The report maintains, also with high confidence, that the online character Guccifer 2.0, who had claimed to be a Romanian hacktivist while slowly dispensing various documents stolen from Democrats’ servers, was a tool of Russian intelligence to disseminate those files. Vocativ reported in July that Guccifer 2.0 was lying about his identity and likely Russian, and in September that he seemed to leaking information about Democrats specifically in states vital for a Trump victory.

Trump added in his statement “that there was no tampering whatsoever with voting machines.” That, however, wasn’t even up for debate. It wasn’t mentioned in ONDI’s report, and prominent voting experts, as well as FBI Director James Comey, proclaimed before the election that a major attack on the U.S.’s physical voting machines was unlikely. Subsequent audits found no evidence of foreign tampering.

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Henry Sapiecha

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IBM to set up cyber centre in Canberra

Led by a former federal police assistant commissioner, the new centre is intended to bring together business and government to tackle security issues.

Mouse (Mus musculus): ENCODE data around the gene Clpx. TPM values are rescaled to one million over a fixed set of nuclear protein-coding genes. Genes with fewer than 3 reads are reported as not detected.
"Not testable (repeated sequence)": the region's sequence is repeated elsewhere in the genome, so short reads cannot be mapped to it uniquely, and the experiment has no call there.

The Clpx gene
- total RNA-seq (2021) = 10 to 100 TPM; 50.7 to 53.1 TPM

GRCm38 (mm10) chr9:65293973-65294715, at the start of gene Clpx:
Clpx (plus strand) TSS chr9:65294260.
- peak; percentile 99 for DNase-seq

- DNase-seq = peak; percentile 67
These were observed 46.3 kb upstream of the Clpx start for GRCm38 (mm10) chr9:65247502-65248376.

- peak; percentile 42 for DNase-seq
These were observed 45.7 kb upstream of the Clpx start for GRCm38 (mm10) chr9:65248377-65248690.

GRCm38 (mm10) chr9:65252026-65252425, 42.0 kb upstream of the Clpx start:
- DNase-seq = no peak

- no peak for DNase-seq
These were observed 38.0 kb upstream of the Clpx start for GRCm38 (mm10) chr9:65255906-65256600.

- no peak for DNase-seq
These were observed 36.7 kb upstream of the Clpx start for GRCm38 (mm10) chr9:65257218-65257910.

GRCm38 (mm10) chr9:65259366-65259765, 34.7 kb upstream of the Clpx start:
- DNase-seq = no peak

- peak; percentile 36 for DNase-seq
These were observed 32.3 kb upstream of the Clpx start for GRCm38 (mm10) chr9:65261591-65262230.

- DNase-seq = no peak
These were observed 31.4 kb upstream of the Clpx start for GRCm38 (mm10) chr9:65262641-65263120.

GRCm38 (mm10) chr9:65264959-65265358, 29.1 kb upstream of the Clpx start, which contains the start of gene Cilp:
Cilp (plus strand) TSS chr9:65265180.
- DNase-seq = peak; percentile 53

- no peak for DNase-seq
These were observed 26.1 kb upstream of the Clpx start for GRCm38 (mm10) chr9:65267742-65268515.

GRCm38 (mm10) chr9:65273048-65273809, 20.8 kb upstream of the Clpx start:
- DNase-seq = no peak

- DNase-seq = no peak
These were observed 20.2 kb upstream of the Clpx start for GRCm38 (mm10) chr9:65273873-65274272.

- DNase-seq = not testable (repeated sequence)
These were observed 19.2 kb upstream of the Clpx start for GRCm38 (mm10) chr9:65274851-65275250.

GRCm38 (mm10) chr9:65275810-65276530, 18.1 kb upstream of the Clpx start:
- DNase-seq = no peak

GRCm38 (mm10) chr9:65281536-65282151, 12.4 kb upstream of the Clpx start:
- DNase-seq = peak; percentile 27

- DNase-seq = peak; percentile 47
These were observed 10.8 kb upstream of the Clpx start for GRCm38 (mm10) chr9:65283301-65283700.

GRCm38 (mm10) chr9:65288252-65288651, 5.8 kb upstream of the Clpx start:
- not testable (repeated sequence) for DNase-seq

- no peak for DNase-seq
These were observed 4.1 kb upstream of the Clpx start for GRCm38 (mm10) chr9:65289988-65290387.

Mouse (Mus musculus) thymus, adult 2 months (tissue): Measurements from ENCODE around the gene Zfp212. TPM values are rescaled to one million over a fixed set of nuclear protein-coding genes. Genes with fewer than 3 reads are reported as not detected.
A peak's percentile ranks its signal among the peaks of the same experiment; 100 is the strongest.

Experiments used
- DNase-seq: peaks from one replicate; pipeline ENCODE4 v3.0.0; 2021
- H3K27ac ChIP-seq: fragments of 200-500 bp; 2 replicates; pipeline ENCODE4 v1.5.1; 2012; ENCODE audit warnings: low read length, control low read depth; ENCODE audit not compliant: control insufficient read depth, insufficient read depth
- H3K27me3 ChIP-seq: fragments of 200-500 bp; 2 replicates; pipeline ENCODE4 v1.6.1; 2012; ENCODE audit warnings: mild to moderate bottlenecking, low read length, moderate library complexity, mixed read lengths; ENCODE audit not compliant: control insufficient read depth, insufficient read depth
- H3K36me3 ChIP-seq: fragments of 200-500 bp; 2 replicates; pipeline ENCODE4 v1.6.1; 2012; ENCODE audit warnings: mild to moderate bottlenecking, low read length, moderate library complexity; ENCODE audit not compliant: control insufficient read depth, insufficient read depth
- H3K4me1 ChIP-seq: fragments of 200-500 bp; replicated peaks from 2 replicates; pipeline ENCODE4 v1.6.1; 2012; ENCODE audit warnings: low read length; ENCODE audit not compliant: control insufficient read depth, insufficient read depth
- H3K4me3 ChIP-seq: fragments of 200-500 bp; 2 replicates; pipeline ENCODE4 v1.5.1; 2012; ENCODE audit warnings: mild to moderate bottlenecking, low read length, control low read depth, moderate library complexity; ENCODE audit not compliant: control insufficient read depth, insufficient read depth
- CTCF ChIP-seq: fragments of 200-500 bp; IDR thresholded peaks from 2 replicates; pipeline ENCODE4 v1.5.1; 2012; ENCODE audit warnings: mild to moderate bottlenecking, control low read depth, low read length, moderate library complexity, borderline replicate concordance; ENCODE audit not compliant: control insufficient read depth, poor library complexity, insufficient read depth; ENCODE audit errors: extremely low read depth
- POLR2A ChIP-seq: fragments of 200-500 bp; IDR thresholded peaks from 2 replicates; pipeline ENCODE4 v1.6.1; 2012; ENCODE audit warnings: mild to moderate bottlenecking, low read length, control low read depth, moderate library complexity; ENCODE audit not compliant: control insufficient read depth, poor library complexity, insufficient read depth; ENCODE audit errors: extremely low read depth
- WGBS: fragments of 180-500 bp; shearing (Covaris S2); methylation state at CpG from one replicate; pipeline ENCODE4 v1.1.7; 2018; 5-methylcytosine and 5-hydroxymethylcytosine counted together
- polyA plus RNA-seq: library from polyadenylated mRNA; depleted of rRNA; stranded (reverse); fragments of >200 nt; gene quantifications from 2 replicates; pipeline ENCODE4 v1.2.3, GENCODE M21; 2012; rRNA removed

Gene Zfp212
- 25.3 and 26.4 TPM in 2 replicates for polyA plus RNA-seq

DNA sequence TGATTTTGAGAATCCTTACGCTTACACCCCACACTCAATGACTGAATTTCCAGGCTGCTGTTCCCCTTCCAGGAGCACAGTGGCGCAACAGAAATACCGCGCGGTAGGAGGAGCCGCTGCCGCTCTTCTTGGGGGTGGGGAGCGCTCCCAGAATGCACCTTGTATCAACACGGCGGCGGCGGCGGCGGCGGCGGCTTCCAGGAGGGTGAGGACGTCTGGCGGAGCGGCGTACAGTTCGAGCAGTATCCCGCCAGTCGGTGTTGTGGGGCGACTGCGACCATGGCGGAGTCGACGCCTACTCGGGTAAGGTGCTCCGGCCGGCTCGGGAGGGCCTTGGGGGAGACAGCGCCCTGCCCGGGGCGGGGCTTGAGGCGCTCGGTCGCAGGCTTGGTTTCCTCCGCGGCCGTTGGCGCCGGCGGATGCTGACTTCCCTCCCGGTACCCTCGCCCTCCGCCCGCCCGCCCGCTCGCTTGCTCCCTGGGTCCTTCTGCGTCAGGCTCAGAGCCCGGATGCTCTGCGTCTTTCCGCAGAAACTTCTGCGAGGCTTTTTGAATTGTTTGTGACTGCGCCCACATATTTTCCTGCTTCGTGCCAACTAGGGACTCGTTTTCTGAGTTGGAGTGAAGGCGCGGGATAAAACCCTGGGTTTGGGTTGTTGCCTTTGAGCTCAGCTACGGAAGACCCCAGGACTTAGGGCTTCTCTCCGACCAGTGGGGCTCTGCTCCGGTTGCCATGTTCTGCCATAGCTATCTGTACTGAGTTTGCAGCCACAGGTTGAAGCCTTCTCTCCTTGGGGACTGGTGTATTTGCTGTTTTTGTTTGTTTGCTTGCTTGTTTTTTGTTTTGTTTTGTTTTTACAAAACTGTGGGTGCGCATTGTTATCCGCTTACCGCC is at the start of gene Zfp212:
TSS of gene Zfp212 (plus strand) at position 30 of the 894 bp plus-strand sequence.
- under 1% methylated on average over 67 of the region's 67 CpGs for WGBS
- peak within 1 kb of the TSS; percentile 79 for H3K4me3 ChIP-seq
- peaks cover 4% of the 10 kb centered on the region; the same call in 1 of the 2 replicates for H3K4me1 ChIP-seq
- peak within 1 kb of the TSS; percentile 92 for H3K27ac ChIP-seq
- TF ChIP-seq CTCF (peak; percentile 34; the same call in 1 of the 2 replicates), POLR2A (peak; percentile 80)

IBM-Logo-in-blue image www.intelagencies.com

IBM has announced that it will create a National Cyber Security Centre (NCSC) in Canberra, to be headed by Kevin Zuccato, a former Australian Federal Police assistant commissioner and head of the Australian High Tech Crime Centre.

The company said the NCSC would allow access to IBM’s threat-sharing platform used by more than 2,000 businesses around the world, provide emergency response teams for security incidents, and would be partnering with its Australian Security Development Lab on the Gold Coast.

“With the establishment of the IBM National Cyber Security Centre in Canberra, we will provide a destination for government and organisations to proactively collaborate on strategy and policy,” said Kerry Purcell, IBM ANZ managing director. “The NCSC will drive a culture of innovation and openness, essential if we are to tackle this growing issue for every organisation.”

IBM did not specify the timing of the centre’s opening, nor the number of employees it would have.

The new centre will align with the federal government’s cyber strategy, IBM said, and will look to support both government and business in improving information security capabilities.

Announced in April, the AU$240 million Cyber Security Strategy had as its centrepiece the sharing of threat information between business and government, using the existing Australian Cyber Security Centre (ACSC) and new portals in capital cities.

As part of the package, the government said it would create two new roles: Minister assisting the prime minister on cyber security, and special adviser on cyber security within the Department of Prime Minister and Cabinet — the latter of which was filled by former e-safety commissioner Alastair MacGibbon.